Philippine Tycoon Manuel Villar’s AllDay Marts Pegs IPO Price At Lower End Of Range; Still Plans REIT Listing
AllDay Marts—controlled by billionaire Manuel Villar—priced its initial public offering at 0.60 pesos per share, 25% lower than the maximum indicative price, adding to signs of waning investor appetite in one of the hottest IPO markets in Southeast Asia.
The supermarket chain is the latest company in recent months to drastically cut its IPO price. Last month, billionaire Andrew Tan's Megaworld lowered the price of its real estate investment trust MREIT and reduced the number of shares on sale, slashing the proceeds by half to 15.3 billion pesos ($302 million).
Following the price cut and reduction in the number of shares on sale, MREIT’s IPO was oversubscribed and some analyst believe the lower pricing will also help AllDay attract investors. “It may be a move to help entice investors to subscribe to the IPO,” Darren Blaine Pangan, head of online trading at Timson Securities, says. “This may be the case amid the ongoing uncertain environment brought by the Covid-19 situation across the globe.”
Despite the softening demand, Vista Land & Lifescapes—which is also controlled by Villar—is proceeding with its plan to spin off some of its office and commercial properties into a REIT and list on the Philippine Stock Exchange by the first quarter of 2022, according to a company representative. Vista Land had originally planned to raise $200 million from the IPO by the fourth quarter of this year.
With the lower IPO price for AllDay, the supermarket chain can raise as much as 4.5 billion pesos from the sale of up to 7.5 billion shares, including the overallotment option of 685.7 million shares. Proceeds from the maiden share sale will be used to repay AllDay’s debts and fund store expansion.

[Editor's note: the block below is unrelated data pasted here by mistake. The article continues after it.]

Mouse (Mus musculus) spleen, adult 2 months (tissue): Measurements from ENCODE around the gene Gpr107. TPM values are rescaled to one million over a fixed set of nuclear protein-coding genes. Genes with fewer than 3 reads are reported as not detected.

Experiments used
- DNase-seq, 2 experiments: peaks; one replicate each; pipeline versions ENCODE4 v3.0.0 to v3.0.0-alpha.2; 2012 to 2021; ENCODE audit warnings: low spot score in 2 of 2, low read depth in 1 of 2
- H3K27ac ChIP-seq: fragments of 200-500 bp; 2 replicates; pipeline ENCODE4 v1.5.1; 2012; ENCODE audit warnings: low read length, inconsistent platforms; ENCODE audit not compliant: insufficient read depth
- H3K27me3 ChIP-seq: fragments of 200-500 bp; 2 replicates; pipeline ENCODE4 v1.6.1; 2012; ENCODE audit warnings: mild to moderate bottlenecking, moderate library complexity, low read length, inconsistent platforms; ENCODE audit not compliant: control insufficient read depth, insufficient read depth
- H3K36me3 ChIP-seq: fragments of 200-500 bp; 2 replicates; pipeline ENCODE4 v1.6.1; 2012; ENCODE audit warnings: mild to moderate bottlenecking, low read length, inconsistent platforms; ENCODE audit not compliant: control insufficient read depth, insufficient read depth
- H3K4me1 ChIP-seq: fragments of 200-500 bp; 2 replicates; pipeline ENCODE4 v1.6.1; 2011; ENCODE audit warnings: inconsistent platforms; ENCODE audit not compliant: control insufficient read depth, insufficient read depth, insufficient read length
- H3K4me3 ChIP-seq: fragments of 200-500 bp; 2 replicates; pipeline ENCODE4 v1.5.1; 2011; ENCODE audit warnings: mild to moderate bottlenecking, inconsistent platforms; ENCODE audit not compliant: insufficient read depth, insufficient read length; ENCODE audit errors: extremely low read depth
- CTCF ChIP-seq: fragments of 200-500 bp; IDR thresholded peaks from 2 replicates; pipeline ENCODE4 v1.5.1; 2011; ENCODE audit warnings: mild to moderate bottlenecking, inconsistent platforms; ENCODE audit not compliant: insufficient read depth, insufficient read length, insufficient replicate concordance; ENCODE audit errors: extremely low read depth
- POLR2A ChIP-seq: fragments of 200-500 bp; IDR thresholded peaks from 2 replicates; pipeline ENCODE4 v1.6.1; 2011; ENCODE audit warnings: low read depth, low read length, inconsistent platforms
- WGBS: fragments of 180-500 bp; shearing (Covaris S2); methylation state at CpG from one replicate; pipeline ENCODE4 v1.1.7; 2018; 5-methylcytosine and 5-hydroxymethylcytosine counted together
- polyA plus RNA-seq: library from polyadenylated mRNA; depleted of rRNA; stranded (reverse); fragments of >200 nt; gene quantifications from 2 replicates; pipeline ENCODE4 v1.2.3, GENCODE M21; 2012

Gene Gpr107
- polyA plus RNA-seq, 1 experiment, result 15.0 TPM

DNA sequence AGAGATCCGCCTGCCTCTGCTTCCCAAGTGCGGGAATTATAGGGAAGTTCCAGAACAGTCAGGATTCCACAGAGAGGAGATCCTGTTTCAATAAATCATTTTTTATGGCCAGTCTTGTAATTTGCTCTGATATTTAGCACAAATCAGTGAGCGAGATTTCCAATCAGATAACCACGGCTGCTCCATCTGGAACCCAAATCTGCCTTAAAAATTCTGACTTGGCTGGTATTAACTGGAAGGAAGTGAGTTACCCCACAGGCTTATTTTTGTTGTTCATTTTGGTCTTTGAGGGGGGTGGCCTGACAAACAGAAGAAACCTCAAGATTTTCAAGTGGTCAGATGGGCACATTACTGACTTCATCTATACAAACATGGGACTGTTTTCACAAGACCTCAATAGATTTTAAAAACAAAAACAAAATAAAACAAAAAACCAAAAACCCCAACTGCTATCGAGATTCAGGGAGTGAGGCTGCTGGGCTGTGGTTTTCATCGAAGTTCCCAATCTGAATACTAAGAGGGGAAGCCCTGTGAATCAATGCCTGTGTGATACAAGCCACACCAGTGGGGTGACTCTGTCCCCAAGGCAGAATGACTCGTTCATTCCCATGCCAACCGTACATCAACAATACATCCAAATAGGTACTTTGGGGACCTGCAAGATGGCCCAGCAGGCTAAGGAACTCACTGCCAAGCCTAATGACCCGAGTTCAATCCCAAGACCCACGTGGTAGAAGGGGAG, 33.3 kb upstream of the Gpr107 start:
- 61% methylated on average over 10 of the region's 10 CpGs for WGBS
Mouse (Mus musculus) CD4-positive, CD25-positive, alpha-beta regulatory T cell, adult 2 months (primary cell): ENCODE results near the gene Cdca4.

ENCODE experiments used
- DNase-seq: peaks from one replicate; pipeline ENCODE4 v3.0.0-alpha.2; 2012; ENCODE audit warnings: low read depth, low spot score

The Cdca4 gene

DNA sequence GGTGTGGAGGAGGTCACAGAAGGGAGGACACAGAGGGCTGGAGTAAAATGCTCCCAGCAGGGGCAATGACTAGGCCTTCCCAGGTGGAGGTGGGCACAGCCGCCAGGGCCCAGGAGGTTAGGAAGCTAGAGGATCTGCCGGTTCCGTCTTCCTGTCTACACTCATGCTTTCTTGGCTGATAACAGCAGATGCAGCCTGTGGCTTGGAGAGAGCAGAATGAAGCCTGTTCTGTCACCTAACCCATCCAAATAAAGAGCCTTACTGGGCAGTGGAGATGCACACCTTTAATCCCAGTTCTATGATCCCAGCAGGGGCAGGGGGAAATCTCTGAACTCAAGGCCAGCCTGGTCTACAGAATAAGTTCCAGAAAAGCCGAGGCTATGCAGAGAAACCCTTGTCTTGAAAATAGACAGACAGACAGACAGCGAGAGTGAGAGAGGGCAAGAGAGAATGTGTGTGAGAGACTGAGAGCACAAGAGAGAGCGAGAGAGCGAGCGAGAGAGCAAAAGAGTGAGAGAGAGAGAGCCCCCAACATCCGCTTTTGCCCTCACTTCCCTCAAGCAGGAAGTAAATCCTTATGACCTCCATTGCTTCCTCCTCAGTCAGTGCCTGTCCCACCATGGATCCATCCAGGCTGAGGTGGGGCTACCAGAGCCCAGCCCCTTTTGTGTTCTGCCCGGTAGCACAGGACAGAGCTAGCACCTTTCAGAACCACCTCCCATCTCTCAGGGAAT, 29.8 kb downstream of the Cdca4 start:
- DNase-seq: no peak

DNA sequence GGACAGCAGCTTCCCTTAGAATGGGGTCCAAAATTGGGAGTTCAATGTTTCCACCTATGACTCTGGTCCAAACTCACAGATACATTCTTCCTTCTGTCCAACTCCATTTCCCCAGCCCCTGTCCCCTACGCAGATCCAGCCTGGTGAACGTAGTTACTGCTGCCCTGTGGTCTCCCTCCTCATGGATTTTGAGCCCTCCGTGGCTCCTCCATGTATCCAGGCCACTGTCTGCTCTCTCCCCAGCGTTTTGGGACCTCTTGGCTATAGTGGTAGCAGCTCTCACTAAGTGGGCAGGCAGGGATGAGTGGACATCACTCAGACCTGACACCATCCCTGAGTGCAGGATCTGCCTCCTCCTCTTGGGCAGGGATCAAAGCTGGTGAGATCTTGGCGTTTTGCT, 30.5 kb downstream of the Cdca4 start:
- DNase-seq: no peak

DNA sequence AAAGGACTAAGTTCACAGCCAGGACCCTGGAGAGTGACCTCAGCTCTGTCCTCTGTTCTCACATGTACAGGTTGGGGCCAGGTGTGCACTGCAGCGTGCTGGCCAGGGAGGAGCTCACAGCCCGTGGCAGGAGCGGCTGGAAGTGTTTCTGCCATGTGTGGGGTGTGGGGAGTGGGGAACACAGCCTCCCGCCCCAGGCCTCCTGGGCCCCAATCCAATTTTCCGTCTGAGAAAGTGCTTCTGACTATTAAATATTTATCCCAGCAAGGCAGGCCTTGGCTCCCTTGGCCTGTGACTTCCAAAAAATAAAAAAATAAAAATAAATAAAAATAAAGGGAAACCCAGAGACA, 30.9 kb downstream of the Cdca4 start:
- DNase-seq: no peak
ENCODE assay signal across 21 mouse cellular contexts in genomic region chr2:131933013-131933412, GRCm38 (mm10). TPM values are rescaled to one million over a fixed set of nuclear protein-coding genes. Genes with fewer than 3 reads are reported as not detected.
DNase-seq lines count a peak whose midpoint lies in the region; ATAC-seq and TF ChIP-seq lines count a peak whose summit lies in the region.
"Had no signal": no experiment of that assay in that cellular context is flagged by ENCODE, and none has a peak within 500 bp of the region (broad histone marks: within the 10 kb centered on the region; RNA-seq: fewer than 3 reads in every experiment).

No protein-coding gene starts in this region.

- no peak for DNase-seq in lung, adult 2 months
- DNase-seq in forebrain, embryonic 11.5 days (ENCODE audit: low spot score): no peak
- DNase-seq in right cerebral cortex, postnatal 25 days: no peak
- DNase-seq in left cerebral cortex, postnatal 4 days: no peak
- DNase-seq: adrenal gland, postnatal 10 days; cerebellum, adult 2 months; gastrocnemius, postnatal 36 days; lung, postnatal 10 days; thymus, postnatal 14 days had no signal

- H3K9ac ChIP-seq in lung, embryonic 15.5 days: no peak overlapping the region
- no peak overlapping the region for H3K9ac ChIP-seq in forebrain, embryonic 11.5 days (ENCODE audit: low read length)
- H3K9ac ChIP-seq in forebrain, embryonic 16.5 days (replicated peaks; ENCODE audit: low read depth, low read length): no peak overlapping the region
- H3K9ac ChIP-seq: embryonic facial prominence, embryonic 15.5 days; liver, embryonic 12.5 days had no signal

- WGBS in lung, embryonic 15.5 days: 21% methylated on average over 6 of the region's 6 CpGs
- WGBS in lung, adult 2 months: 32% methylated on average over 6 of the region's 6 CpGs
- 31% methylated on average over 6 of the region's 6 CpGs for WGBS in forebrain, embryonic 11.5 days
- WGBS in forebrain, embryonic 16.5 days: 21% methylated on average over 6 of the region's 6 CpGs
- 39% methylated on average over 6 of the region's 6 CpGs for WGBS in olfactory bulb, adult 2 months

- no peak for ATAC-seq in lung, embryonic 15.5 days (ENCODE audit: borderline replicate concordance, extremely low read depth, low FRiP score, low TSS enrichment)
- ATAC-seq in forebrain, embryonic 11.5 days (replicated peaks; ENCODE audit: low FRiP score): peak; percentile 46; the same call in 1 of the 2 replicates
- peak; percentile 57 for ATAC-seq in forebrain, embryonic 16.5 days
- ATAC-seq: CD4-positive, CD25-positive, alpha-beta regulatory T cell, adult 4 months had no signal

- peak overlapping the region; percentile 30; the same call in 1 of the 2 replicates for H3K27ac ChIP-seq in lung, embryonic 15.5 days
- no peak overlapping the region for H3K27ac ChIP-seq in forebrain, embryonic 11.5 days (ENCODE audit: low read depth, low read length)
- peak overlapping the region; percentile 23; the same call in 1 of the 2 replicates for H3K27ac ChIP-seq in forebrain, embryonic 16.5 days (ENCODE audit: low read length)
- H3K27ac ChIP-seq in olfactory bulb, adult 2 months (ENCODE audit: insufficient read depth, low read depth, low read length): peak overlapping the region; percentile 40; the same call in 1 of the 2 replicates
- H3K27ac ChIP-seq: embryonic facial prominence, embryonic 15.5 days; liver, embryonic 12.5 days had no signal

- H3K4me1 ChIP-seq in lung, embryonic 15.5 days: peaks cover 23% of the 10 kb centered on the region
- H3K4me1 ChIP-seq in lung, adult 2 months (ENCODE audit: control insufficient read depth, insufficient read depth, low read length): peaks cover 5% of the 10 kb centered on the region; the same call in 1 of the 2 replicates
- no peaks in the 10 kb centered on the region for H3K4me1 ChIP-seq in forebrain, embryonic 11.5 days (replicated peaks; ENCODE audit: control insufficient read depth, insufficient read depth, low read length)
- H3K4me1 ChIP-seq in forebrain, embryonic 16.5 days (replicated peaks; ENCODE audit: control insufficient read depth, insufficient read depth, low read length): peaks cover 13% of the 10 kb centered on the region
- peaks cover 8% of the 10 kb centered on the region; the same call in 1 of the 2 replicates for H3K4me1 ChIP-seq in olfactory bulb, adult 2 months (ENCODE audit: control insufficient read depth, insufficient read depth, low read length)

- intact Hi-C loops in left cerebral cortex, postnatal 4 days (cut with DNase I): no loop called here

“As far as demand is concerned, I wouldn’t say it’s weak, but it’s not very strong either,” April Lee-Tan, head of research at COL Financial, tells Forbes Asia. “There are still buyers of companies with good growth stories. However, since there are many cheap stocks to choose from, funds are not willing to pay a premium.”
Indeed investors are spoiled with choice after the slew of listings in the Philippines this year. Five companies have so far raised $2.2 billion from their IPOs this year, including instant noodle giant Monde Nissin’s $1 billion offering in June, the biggest-ever maiden share sale in the country.
Established in 2016, AllDay currently has 33 stores across the Philippines and operates an online grocery delivery service. The company, which is slated to list on November 3, plans to triple its branch network to 100 stores by 2026.
Among Philippine tycoons, Villar, 71, a former senator, has been actively launching IPOs of his companies in recent years. He took AllHome, a home improvement chain, public in 2019. With a net worth of $6.7 billion, he was ranked No. 2 on the list of the Philippines’ 50 Richest that was published last month. His wife Cynthia is currently a senator.